If your plot varies greatly from what is expected, disconnect your batteries and board power supply, and reexamine your circuit and code before proceeding.
If your batteries feel hot to the touch while charging, disconnect the power supply from your board. However, some slight warmth is normal.
The battery charging circuit consists of two 2N3904 NPN transistors, the NiCad rechargeable batteries themselves, the A/D converter, a small-signal diode and four resistors. In addition, three LED's are used as indicators, one for each program state: Charging (Green), Discharging (Red), and Replay of the charge cycle (Yellow).
Now take a closer look at the battery charger schematic in Figure 2-3.
Simply put, the Charge transistor on P15 is used to charge the batteries, and the Discharge transistor on P4 is used to discharge them. For their individual circuits, both transistors use a 220Q resistor connected to the transistor's base and a 10 Q resistor connected to the collector. The other ends of the 220 Q resistors are connected to the Board of Education via two pins, P15 and P4, which control the charge and discharge cycles, respectively. The two 10 Q resistors act to limit the current for the battery charge and discharge cycles.
If you're not familiar with transistor operation, the following is a brief, but adequate, explanation for their use in the battery charger circuit.
Common transistors, like the 2N3904 used in this experiment, are designed to amplify a small input signal (on the base) to a correspondingly larger output signal (on the collector). For our purposes, however, we are using both transistors as low-current, solid-state switches and not as amplifiers.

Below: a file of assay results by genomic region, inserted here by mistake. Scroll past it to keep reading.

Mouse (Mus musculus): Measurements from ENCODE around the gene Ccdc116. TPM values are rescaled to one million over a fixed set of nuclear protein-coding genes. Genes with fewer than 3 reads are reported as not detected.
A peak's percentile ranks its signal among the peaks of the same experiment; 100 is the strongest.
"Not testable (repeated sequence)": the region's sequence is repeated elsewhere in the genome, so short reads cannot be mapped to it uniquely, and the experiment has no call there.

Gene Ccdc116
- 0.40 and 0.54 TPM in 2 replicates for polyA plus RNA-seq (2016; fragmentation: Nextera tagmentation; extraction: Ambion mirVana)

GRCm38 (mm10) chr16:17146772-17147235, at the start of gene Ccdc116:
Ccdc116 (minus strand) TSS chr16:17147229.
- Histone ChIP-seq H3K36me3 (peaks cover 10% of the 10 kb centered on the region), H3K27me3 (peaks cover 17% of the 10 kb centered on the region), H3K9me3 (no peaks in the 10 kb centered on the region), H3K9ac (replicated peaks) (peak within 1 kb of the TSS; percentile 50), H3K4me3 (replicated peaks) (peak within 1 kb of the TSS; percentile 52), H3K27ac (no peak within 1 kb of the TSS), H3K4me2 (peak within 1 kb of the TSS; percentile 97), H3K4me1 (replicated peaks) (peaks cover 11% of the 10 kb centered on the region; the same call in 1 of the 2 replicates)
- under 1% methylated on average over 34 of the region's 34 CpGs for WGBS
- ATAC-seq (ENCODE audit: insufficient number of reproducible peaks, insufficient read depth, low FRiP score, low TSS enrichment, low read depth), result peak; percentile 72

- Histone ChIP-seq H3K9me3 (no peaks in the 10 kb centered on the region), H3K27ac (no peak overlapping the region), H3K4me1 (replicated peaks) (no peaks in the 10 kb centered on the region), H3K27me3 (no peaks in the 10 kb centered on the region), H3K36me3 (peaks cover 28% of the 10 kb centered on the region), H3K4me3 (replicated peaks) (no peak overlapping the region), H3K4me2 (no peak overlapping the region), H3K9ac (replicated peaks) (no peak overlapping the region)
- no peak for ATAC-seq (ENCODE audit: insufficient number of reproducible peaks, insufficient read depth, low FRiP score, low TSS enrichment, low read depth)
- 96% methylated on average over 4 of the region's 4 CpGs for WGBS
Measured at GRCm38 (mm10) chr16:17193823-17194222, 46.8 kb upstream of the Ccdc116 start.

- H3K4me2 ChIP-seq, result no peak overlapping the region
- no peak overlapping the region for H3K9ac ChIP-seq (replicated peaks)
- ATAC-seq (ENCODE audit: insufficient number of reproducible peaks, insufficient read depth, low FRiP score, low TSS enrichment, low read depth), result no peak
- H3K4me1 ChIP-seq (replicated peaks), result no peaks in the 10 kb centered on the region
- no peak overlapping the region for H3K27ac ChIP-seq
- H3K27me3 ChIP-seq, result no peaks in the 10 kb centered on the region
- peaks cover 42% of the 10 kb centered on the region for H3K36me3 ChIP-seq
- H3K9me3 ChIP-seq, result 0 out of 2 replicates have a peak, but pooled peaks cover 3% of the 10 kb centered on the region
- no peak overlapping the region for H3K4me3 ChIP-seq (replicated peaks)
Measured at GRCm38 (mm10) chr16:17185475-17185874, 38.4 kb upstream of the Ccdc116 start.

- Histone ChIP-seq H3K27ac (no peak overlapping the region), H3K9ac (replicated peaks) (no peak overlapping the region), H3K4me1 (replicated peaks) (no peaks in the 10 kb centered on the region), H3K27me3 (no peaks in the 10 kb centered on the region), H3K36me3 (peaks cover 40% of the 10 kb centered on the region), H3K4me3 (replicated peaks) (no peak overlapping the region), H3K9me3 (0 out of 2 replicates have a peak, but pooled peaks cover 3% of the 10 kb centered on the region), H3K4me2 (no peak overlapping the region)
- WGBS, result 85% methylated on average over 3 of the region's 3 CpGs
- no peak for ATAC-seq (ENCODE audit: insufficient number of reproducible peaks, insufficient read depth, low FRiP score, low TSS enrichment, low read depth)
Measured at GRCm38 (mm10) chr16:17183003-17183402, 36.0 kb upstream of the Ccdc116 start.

With either P15 or P4 at a logic low voltage, at or near zero volts, the respective transistors are said to be in a "cutoff' state. That is, no current can flow from the collector to the emitter. Therefore, if we wish to disable either the charge or discharge features, we need only set P15 or P4 to a logic 0 with the LOW instruction. In effect, this turns our solid-state transistor switch OFF.
However, in order to enable the charge or discharge functions, P15 or P4 needs to be at a logic 1 state, or around 3.5 volts. Programming either pin with the high instruction does this. When this happens the voltage at the base is high enough to put the transistor into a "saturation" state. With the transistor in saturation, the maximum amount of current can flow from the collector to the emitter, with the current limited only by the voltage drop across the 10 Q resistor plus the small internal resistance of the transistor itself. Putting the transistor into saturation turns our solid-state transistor switch ON.